One in seven people may suffer from a bizarre condition simply known as “sleep drunkenness” which is more than sleep experts previously thought. The rather unusual sleep disorder generally involves a prolonged period of disorientation and confusion such as reaching to answer the phone instead of switching off the alarm clock. The average person may experience moment or two of similar disorientation upon waking up but people who suffer from sleep drunkenness may behave strangely for up to half an hour or more.
It is thought that an episode of sleep drunkenness may be triggered by the person being forced awake and this can lead to sometimes violent behaviour whilst sleeping and even temporary amnesia about the entire event afterwards.
A new study carried out in the US, found that out of the 136 people aged 18 and upwards; 15% had at some point suffered at least one episode of sleep drunkenness in the previous 12 months which was nearly 4 times more than previous estimates of 4%. The official name of the disorder is “confusional arousal” and it is often linked with sleep and mental disorders and even taking certain types of medication. It has been found that less than 1% of people that experience sleep drunkenness had no known cause or existing condition. Among those who had an episode, one-third also had a mental disorder, says a report in the journal Neurology.
People with depression, bipolar disorder, alcoholism, panic or post-traumatic stress disorder and anxiety were more likely to experience sleep drunkenness. The research also found that one in three people with sleep drunkenness were taking psychotropic medications such as antidepressants.
The study found sleep drunkenness was linked with both getting too little sleep and too much sleep. Sleeping more or less than usual can upset the body’s circadian rhythms, which regulate sleep cycles. About one-fifth of those getting less than six hours of sleep per night and 15% of those getting at least nine hours experienced sleep drunkenness.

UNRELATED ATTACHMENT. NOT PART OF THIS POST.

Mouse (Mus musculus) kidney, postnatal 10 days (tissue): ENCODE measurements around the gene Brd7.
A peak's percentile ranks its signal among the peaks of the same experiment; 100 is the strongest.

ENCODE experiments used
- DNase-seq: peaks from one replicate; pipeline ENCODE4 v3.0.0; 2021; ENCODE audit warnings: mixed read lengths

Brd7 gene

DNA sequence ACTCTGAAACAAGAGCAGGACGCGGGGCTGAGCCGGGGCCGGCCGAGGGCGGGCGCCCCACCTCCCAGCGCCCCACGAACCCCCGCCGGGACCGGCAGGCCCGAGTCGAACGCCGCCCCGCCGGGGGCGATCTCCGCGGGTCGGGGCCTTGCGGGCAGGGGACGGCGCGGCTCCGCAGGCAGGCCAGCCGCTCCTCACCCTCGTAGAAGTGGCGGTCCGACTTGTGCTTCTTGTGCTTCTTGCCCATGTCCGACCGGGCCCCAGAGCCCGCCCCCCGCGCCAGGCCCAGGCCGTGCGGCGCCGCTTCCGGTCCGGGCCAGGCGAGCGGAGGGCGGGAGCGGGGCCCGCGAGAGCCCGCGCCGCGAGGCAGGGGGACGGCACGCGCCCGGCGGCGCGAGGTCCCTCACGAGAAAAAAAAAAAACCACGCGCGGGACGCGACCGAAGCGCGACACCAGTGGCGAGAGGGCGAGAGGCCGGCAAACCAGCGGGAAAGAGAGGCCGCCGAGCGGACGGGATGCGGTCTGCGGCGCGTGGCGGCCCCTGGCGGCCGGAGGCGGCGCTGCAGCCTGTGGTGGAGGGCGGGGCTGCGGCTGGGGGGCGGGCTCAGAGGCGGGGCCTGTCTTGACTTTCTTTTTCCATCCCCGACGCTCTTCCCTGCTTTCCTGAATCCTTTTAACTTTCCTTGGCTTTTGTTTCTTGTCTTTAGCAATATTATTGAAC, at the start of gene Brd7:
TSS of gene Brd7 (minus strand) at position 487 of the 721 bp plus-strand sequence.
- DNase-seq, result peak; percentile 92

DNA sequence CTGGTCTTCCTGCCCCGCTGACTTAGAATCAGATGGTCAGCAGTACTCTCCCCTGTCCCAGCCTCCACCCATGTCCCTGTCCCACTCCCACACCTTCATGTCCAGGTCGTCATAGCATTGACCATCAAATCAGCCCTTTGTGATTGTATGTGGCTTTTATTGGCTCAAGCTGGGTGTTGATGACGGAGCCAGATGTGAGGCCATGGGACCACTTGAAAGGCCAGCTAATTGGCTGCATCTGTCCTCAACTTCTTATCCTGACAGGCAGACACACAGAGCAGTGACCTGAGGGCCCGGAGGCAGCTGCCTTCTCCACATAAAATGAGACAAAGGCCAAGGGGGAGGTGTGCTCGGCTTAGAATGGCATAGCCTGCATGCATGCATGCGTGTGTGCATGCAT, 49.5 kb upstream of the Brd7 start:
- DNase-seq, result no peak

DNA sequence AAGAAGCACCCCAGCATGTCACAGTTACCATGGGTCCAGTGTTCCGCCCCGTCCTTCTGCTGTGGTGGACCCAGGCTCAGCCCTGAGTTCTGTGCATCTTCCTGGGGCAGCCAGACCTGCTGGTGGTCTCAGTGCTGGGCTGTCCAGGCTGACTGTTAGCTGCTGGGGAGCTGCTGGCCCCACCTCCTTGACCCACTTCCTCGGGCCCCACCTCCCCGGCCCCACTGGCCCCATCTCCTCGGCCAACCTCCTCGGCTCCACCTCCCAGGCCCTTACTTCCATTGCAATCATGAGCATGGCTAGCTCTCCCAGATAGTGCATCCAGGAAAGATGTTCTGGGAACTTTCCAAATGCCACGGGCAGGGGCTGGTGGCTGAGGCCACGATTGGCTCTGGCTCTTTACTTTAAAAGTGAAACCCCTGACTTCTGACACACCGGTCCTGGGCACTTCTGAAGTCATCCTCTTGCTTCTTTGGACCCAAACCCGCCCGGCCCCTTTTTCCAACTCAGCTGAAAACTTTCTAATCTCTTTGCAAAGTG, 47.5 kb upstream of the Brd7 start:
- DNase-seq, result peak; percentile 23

People with sleep apnoea; which causes snoring, fatigue and dangerous pauses in breathing at night were also more likely to have sleep drunkenness.
Experts agree that these episodes of prolonger confusion were likely to be linked to similar mechanisms found in the animal world where sudden awakenings result in the need to be instantly responsive to a potential threat and that in our evolutionary past this was probably a common behavioural trait. They also agree that these episodes of confused awakening have not gotten much attention, but given that they occur at a high rate in the general population, more research should be done on when they occur and whether they can be treated and that people with sleep disorders or mental health issues should also be aware that they may be at greater risk of these episodes.